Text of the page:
The Greek Dark Age

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HOW FAR DO THE PHYSICAL REMAINS OF THE “DARK AGES” IN GREECE ILLUMINATE THE SOCIETY IN WHICH THEY WERE CREATED? This essay will show how the physical remains of the Greek dark age can or cannot show how a society functioned and give an idea of the kind of people lived in that time. The essay will focus upon votive offerings, pottery grave markers and bronze figures, and the archaeological remains of buildings found in Nichorea and Lefkandi. Also how technological increase seen through comparison can give clues to the increase in trade and wealth within a society. The majority of evidence comes from grave goods in the form of votive offerings and pottery, such as those found at Kerameikos cemetery in Athens, and from settlements like Lefkandi on the island of Eubdea. From the fall of the Mycenae, around 1200 – 1100 BCE, with its large stone built buildings, such as the citadel at Mycenae, it seems that the Greek people as a whole fell onto much less prosperous times. This can be seen from the types of building being constructed. The largest Dark Age building to be discovered, the “Chiefs House” at Lefkandi is markedly smaller than any Myceane palace and…show more content…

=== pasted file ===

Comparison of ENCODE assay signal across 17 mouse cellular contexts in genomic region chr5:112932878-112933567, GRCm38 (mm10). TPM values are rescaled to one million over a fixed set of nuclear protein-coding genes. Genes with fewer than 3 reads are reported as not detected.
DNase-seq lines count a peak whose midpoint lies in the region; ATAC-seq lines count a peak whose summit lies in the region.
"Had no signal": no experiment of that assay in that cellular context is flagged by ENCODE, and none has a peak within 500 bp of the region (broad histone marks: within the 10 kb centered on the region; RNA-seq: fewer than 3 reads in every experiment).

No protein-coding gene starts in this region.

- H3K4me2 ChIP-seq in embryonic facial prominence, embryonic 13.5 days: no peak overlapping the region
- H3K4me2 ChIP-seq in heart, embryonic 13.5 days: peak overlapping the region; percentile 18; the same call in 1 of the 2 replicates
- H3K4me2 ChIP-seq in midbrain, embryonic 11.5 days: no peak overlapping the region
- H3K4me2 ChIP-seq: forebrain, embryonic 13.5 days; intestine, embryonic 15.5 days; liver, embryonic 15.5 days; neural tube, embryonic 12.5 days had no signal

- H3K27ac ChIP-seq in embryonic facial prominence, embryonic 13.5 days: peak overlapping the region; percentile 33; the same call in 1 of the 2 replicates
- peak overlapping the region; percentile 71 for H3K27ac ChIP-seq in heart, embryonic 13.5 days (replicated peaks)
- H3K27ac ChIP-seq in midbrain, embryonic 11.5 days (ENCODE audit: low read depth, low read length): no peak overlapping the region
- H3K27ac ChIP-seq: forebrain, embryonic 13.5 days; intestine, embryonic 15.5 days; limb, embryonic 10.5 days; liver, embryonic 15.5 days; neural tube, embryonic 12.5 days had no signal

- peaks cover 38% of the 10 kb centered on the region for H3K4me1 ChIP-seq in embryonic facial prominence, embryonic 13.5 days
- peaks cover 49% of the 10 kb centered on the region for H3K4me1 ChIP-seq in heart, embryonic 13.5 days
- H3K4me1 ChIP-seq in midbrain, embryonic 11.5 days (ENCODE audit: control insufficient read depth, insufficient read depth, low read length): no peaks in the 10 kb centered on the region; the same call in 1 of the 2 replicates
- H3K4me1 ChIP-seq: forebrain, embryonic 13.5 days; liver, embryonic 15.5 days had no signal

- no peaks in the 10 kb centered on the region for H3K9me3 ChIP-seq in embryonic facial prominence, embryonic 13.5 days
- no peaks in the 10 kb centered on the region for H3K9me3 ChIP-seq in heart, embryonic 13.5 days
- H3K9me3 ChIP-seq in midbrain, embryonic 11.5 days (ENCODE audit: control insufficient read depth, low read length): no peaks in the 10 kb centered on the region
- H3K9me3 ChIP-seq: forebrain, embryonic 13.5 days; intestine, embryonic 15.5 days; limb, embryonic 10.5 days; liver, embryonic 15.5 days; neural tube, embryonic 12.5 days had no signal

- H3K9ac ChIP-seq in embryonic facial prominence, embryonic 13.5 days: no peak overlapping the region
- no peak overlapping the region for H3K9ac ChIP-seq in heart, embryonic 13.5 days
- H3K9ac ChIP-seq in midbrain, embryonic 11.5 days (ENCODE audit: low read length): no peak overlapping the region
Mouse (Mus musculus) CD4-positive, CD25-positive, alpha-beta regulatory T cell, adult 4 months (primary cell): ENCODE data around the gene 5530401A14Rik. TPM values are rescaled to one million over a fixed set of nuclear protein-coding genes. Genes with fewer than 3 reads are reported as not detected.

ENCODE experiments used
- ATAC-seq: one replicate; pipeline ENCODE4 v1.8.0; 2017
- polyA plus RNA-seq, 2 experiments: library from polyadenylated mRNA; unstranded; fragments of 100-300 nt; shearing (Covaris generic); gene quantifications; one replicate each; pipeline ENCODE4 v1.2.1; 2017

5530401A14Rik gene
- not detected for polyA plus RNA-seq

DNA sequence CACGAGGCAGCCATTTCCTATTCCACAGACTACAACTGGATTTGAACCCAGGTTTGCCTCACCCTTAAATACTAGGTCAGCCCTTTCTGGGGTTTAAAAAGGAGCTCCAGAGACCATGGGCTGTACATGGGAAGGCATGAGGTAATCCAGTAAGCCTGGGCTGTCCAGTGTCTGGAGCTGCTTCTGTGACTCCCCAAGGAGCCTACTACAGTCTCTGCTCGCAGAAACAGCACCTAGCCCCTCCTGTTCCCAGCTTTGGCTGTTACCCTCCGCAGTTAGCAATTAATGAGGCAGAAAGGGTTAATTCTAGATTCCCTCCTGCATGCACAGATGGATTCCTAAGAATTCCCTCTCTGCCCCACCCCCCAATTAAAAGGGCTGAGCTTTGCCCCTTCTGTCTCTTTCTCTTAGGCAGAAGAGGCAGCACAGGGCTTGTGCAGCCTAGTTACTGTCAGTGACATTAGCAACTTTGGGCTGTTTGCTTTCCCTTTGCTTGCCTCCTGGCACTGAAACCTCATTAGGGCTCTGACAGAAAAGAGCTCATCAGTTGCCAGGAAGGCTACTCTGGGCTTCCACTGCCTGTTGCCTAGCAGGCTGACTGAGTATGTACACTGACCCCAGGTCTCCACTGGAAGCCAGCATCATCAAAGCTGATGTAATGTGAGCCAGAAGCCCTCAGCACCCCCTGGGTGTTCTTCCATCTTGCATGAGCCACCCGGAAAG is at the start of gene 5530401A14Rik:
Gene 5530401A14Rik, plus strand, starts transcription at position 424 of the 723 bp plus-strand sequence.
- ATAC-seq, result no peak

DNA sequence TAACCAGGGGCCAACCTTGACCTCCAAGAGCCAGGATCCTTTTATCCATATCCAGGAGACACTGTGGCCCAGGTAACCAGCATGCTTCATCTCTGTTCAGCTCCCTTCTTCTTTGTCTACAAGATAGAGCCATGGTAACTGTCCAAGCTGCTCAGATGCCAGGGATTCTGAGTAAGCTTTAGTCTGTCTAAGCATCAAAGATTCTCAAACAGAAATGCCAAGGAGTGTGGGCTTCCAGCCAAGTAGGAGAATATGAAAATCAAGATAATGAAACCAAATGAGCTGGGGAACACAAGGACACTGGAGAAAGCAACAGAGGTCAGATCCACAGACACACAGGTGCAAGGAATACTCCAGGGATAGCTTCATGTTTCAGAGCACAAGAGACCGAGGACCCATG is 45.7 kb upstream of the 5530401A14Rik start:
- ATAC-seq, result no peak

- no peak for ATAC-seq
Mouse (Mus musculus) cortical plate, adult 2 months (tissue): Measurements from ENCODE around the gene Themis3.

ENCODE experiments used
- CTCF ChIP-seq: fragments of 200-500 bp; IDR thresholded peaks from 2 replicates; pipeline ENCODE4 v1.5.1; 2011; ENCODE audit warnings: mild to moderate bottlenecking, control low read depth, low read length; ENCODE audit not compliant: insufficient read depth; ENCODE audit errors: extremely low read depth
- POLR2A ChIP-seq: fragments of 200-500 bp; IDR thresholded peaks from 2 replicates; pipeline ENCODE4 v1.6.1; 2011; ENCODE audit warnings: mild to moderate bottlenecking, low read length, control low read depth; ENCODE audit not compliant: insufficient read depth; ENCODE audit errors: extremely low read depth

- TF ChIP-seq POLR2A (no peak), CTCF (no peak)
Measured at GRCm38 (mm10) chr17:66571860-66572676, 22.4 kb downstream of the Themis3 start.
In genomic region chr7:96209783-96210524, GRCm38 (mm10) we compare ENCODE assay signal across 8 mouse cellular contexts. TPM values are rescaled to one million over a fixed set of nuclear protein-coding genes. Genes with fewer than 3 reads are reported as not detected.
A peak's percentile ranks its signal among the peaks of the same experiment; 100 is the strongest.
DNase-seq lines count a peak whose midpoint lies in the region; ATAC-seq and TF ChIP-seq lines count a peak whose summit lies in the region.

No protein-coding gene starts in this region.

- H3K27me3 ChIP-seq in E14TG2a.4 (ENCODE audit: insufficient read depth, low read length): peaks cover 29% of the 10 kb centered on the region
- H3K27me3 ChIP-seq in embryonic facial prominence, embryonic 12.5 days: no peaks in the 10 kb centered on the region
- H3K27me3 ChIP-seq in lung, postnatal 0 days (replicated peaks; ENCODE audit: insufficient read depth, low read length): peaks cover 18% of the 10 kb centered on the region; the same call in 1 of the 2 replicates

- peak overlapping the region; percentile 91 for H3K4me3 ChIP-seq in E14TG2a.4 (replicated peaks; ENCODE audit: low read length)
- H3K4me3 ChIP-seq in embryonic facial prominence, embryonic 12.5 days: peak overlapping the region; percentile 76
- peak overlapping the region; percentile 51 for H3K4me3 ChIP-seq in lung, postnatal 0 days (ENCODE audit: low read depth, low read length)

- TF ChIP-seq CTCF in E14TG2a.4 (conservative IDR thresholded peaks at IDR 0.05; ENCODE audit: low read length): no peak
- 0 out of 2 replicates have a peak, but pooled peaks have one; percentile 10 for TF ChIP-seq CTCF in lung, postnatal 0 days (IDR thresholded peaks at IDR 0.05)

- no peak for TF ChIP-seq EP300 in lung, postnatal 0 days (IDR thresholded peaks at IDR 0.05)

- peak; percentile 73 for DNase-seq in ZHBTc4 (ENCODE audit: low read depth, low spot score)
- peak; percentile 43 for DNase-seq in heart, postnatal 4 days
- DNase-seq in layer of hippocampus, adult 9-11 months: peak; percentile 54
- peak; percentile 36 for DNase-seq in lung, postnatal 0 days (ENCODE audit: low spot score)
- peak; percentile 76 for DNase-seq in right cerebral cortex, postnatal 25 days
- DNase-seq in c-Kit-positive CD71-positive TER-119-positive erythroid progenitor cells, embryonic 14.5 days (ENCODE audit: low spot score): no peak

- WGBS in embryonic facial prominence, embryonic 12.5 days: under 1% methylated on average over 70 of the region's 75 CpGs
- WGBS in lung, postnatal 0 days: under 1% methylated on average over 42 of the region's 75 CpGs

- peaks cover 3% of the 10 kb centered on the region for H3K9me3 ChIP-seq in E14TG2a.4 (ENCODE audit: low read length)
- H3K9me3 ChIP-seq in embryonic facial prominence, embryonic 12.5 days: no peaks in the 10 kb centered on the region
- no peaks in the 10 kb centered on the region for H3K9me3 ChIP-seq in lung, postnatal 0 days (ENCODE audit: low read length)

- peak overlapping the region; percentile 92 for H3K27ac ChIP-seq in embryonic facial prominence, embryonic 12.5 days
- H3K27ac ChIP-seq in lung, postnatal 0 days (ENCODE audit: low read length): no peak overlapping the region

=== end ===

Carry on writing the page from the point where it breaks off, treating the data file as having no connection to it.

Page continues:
Objects must be viewed in context with each other to gain a fuller picture, and not just objects from one time period. One has to look at the time before the Dark Age, throughout, and beyond to see a progression or decline. Any picture that can be draw from physical remains will be fragmented especially without written records. The Greek dark ages are no exception. A degree of assumption must be applied due to the lack of evidence. Some things, such as the increase in technology, can be recorded through examination of similar artefacts spanning an extended period. Any conclusion about the Greek Dark Age must be limited due to the lack of available

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